By Kim Lyle
Geren Heurtin’s interest in photography is a natural extension of the artistic qualities expressed by her mother, a talented oil painter.
“It’s something that always interested me,” explained Heurtin. “I remember being 11 and my mom, also an artist, telling me you have an eye for this. It was something that I always enjoyed doing and I’ve ended up getting really invested in it. “
Her undergraduate thesis show, On The Verge, was recently exhibited at the Elevator Projects headquarters in downtown Baton Rouge. The show included a series of photographs depicting personal objects from Heurtin’s home arranged as a tumultuous still life gone awry.
There is tension present within each image, a push and pull between objects. A sky blue fabric finds itself tied around the neck of a candlestick holder, leaning precariously atop a table. Or a clementine orange scarf drapes a shelf, holding delicate vases and teacups strewn about.
Each image leaves the viewer curious as to what happened just before the photograph was made.
“I tended to gather things that I thought were interesting,” said Heurtin. “I started playing around with how things looked. It’s a lot of experimentation and putting things in different places. I try to write a little bit after the image is finalized, look back over it, and think about what I was thinking at the time so I can figure it out for myself.”
Many of the objects featured in her photographs contain meaning that stretches beyond their physical qualities.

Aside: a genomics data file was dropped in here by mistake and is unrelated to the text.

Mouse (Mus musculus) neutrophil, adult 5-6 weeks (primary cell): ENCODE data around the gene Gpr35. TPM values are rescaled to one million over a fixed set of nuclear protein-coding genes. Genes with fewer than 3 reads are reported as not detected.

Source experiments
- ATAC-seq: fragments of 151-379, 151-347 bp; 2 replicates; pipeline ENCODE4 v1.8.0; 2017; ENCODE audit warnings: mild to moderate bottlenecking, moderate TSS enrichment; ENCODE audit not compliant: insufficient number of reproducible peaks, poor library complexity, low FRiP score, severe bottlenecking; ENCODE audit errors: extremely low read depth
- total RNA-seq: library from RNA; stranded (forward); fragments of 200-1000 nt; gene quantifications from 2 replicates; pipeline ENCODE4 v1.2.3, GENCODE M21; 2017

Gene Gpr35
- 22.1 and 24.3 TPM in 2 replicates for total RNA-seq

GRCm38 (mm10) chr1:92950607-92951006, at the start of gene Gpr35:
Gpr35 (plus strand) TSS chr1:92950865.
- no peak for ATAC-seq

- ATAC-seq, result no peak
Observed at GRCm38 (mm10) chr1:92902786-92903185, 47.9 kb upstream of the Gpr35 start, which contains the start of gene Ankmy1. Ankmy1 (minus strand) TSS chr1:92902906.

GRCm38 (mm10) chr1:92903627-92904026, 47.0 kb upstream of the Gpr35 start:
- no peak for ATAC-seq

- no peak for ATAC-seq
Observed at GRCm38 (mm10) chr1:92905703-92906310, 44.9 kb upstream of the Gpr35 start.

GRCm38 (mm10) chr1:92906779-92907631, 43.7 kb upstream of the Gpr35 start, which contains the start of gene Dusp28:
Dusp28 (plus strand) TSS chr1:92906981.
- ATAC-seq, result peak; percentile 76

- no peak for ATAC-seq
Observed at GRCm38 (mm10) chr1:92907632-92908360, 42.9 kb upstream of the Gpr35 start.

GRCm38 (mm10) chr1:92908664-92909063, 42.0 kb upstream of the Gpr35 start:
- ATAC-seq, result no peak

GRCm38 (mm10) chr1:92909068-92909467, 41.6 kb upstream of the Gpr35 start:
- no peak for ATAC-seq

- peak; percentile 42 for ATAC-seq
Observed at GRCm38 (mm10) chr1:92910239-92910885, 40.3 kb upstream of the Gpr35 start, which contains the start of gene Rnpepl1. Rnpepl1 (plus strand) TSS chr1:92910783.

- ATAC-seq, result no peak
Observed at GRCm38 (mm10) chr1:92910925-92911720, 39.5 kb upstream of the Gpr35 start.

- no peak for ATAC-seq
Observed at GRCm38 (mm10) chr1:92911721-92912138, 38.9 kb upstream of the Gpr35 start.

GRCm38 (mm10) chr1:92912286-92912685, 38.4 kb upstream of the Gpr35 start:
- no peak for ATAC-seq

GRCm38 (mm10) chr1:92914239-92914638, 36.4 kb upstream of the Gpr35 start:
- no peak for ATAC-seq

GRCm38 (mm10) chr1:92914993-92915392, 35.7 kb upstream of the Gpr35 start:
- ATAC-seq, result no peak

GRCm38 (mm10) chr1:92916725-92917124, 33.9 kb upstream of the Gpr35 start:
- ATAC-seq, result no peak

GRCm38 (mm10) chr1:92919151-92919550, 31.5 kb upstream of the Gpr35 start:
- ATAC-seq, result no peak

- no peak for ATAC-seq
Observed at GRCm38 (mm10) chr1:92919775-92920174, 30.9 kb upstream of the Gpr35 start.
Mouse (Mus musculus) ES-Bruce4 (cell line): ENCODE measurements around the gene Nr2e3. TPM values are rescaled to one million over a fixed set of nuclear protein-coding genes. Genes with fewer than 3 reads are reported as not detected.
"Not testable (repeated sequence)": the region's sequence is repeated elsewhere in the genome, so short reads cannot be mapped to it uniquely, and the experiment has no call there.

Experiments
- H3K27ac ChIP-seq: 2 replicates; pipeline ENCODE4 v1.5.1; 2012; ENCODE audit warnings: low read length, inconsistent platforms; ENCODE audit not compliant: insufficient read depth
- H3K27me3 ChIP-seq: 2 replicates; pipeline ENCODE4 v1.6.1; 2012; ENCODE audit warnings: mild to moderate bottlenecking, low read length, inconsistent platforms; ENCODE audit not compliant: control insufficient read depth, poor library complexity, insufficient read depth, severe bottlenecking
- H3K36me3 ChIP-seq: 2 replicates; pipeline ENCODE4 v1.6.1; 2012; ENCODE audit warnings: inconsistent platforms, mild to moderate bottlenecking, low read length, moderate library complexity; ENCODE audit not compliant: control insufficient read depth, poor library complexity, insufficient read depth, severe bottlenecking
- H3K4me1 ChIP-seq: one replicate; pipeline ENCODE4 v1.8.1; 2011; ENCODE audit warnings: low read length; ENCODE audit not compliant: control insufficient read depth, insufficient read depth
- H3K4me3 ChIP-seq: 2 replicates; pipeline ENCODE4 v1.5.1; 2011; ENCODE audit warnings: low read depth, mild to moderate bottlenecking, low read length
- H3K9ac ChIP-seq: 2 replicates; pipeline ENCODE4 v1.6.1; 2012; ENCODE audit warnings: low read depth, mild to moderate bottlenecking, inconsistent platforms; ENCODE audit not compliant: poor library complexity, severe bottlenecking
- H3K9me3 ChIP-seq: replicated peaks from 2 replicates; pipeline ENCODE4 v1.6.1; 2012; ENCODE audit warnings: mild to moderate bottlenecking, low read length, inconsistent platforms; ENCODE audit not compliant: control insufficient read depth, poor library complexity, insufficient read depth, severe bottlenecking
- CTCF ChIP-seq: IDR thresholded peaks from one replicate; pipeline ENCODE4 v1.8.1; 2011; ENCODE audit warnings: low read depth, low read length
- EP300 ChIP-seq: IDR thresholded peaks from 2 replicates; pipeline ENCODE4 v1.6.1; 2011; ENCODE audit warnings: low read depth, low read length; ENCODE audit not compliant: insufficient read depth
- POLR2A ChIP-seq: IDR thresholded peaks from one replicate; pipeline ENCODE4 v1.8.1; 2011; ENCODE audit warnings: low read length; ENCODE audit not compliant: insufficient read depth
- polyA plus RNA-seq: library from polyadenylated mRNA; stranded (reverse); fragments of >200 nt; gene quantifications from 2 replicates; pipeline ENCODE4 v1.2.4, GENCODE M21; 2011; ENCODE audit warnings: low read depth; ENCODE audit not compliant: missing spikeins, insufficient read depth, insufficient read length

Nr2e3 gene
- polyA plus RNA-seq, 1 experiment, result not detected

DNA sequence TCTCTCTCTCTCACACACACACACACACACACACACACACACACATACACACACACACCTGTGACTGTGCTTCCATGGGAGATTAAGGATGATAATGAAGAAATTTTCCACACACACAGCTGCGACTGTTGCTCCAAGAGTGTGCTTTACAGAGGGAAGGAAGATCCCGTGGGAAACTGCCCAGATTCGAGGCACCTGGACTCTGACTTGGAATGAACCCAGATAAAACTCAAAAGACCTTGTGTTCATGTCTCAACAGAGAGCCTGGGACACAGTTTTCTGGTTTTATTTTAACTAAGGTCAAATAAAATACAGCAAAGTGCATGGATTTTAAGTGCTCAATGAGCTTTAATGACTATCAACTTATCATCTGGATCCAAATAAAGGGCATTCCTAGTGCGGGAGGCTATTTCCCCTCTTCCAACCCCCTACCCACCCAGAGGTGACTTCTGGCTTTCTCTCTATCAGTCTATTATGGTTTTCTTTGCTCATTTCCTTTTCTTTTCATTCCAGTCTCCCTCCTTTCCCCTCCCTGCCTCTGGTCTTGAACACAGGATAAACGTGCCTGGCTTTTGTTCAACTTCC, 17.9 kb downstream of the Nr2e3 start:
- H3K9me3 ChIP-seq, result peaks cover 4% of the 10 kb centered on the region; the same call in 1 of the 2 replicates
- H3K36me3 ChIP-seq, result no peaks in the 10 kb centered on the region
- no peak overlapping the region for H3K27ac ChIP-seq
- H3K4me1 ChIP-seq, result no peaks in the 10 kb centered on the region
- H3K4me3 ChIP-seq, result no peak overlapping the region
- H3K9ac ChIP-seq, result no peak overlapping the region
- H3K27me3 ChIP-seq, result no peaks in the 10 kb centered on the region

“My grandmother traveled all over, so we have these really interesting, strange things that most people might not have in their houses,” explained Heurtin. “That was definitely something I started to hone in on. It’s also a way of me connecting with her because she passed away when I was very, very young. I tried to carry that feminine presence throughout all of the photographs.”
Heurtin’s previous work has consisted mostly of black and white images, so using color in her most recent series came as a welcome change.
“The same way I think about the composition, I think about the color,” said Heurtin. “So I start with one thing and think about what would complement it. Many times I try two different things, so when I’m editing I can look at what works well together. “
Heurtin also considered these formal aspects of the work when translating her series into an exhibition.
“These images are all very different and I intend for them to be. I want each image to be it’s own thing. After the shooting process, which is the more conceptual with at least with this particular body of work, I consider where things are going to go. Putting them in an exhibition I think about more formal qualities.”
In thinking about how she hopes others approach her work, Heurtin shares a common sentiment of wanting viewers to really look and not just pass idly by photographs.
“I would want someone to go up to these and hopefully look at them for a while and question why would someone do this, what happened, to just question it,” said Heurtin.
Looking towards the future for any young artist can be both scary and uncertain at times. Heurtin has already begun to carve out a path for where she would like to see herself and her work in the coming years.
“Teaching is something I’ve started to get into, I don’t know if I’ll do it in the long run yet, but it’s definitely enjoyable,” expressed Heurtin. “I know that I want to go to grad school. That’s in the future, but it will probably be in a few years. I’ve been in school for a long time, so I need some time away. Basically, I just hope that I’m always making work. I’m most relaxed when I’m making.”